Bulleit Bourbon Gets Its Bold Flavor From A Whole Lot Of Rye

Congress labeled bourbon as America's native spirit in 1964, and the American-made alcohol has set laws defining how the booze should be made and what it should contain. For whiskey to classify as bourbon, it must be made from mash made up of at least 51% corn and aged in charred new oak barrels. Beyond that, distilleries have their say in the other components of the spirits they produce and distribute, as long as the finished product is free of additives and bottled at a minimum of 40% ABV

With 51% of the mash made up of corn, the rest of the ingredients needed to make bourbon can be assembled from grains like barley, wheat, or rye. The exact ratios that a distillery chooses will ultimately influence the taste and finish of the final product. Bourbons like Van Winkle and Weller use wheat, resulting in a smoother, softer bourbon that carries sweeter tasting of caramel and vanilla. And then there are bourbons like Bulleit that ramp up the rye.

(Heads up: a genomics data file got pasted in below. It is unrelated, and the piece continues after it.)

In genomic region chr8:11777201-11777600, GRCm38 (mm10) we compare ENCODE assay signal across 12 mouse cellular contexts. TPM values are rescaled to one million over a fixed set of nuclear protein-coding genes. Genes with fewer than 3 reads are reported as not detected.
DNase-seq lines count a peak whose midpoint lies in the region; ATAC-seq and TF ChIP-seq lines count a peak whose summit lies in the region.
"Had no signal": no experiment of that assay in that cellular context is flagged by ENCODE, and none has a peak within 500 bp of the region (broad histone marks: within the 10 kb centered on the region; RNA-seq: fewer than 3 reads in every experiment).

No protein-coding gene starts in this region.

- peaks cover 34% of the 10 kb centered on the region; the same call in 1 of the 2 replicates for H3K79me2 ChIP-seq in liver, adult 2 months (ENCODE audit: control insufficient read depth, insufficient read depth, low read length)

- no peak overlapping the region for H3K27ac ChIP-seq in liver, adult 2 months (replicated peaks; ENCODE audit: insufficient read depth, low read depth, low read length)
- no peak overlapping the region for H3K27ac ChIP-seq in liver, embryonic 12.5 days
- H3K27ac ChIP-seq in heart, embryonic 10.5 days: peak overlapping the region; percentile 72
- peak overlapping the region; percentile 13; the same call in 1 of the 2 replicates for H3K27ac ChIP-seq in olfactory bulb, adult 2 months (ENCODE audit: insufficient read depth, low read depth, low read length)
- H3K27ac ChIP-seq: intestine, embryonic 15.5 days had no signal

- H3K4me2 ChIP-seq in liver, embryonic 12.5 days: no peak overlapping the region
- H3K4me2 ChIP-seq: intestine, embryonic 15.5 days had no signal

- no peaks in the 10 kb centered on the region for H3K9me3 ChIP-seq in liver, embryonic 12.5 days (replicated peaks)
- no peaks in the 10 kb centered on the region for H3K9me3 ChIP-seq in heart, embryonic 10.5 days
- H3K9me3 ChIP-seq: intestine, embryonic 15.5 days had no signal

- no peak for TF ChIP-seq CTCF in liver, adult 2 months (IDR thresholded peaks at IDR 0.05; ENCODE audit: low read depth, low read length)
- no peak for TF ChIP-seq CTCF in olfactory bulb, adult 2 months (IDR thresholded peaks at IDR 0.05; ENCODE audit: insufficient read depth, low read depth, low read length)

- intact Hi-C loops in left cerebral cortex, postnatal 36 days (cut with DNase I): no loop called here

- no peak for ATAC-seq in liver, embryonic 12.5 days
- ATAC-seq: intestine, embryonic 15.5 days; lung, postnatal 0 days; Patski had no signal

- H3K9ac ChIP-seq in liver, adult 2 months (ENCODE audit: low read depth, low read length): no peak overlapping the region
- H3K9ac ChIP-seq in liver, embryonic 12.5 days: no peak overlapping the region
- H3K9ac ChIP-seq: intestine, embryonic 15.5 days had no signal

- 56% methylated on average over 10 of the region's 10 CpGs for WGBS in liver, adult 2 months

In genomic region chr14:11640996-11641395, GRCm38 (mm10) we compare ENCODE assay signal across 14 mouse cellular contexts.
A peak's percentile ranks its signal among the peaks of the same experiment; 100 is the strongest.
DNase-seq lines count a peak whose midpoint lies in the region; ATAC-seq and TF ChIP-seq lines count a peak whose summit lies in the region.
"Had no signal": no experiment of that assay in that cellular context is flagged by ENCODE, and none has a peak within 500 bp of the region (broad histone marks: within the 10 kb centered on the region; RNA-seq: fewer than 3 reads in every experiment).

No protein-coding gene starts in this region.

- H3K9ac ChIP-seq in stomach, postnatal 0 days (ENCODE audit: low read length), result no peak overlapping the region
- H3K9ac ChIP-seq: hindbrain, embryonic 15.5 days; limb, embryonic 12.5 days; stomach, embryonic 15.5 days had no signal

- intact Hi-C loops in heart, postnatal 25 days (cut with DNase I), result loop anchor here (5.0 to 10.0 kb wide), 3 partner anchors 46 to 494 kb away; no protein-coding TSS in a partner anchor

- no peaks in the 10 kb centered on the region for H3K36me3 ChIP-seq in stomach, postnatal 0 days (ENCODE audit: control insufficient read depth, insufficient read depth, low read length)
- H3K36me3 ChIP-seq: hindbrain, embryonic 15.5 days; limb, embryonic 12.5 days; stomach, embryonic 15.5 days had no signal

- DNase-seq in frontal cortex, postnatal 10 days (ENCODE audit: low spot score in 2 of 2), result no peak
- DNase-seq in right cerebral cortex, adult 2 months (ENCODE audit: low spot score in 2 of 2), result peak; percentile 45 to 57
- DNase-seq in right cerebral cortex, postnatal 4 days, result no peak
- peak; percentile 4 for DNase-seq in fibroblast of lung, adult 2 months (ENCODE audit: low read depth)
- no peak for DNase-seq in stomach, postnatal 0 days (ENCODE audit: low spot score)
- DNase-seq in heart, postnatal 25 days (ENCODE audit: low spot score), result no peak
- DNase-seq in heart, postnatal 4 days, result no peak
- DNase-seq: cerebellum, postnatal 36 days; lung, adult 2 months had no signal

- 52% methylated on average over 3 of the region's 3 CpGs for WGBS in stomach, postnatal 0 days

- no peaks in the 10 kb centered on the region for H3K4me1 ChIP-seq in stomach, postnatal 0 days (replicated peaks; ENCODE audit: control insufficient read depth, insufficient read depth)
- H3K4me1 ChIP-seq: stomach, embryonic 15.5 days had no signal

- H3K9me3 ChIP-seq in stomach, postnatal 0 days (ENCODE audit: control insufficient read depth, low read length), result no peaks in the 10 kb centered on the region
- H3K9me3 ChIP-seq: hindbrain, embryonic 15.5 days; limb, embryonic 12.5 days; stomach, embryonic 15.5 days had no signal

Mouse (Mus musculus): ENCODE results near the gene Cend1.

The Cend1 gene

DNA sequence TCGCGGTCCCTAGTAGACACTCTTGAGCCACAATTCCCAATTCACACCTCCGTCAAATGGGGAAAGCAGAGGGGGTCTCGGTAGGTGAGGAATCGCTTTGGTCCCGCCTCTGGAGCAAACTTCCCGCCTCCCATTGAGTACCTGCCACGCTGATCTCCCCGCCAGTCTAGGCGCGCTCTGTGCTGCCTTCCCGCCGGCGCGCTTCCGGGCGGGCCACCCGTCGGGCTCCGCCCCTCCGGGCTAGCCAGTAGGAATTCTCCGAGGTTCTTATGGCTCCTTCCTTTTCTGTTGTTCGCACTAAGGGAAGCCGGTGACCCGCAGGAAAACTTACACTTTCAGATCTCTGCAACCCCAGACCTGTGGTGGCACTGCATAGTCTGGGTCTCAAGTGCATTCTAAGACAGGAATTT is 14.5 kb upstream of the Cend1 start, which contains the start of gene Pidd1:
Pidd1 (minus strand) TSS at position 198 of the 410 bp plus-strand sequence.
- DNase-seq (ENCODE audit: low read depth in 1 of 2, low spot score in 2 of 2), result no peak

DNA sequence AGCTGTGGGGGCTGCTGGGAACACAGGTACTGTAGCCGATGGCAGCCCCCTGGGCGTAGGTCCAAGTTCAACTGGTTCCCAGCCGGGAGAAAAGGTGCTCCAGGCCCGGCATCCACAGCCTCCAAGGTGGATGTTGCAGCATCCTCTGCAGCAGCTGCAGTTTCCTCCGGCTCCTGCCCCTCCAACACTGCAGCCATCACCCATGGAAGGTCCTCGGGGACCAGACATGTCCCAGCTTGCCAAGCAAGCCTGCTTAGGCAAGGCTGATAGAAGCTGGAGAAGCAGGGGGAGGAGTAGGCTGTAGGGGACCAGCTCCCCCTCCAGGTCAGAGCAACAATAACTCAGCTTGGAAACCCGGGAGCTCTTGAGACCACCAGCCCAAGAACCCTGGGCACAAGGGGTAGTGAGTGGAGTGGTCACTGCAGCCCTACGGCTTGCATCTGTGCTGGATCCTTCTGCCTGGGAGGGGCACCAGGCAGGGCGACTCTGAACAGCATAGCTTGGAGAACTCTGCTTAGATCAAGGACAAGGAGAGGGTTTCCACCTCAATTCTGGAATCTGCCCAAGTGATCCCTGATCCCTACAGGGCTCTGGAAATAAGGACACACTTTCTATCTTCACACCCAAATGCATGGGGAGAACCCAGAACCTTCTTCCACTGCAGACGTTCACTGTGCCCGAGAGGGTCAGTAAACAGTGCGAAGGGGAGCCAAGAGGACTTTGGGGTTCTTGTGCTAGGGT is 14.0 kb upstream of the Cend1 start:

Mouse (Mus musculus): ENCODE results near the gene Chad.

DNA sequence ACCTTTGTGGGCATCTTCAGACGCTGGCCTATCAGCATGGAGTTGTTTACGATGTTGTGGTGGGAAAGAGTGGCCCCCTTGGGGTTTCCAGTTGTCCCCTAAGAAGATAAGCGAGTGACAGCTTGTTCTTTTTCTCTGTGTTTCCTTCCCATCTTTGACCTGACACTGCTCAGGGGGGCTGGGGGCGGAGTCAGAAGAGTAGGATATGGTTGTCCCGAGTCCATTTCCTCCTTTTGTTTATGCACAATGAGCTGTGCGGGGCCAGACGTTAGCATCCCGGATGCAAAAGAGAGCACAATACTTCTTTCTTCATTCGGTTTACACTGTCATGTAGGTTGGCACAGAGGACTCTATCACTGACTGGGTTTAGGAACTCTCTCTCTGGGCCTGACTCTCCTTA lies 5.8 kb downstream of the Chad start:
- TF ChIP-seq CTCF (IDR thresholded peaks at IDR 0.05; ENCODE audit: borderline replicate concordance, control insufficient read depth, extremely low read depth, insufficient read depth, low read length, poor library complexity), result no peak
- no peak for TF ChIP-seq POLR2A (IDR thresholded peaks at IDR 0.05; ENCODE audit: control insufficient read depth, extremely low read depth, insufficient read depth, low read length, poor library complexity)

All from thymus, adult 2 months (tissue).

A distinctive finish

More rye in mash bill means a spicy, almost peppery finish when compared to other kinds of bourbons. In the case of Bulleit, rye makes up 28% of the mash bill, and the resulting bourbon is bold with spicier tasting notes of oak and vanilla. Because of the presence of the rye in the mash, Bulleit bourbon offers a long finish that leaves a taste of toffee in the mouth. The golden-colored spirit is a complete experience: A spicy first sip leading to a smooth mid-palate and a soft-as-satin finish.

To cultivate your taste for bourbon and the ability to recognize some of the differences in bourbons as a result of the distilleries' selected mash, the bourbon tasting wheel can help drinkers identify tasting notes and detect subtle nuances in flavor. Once your bourbon palette is developed, you'll know exactly which bottle to reach for the next time you're assigned alcohol-buying duty.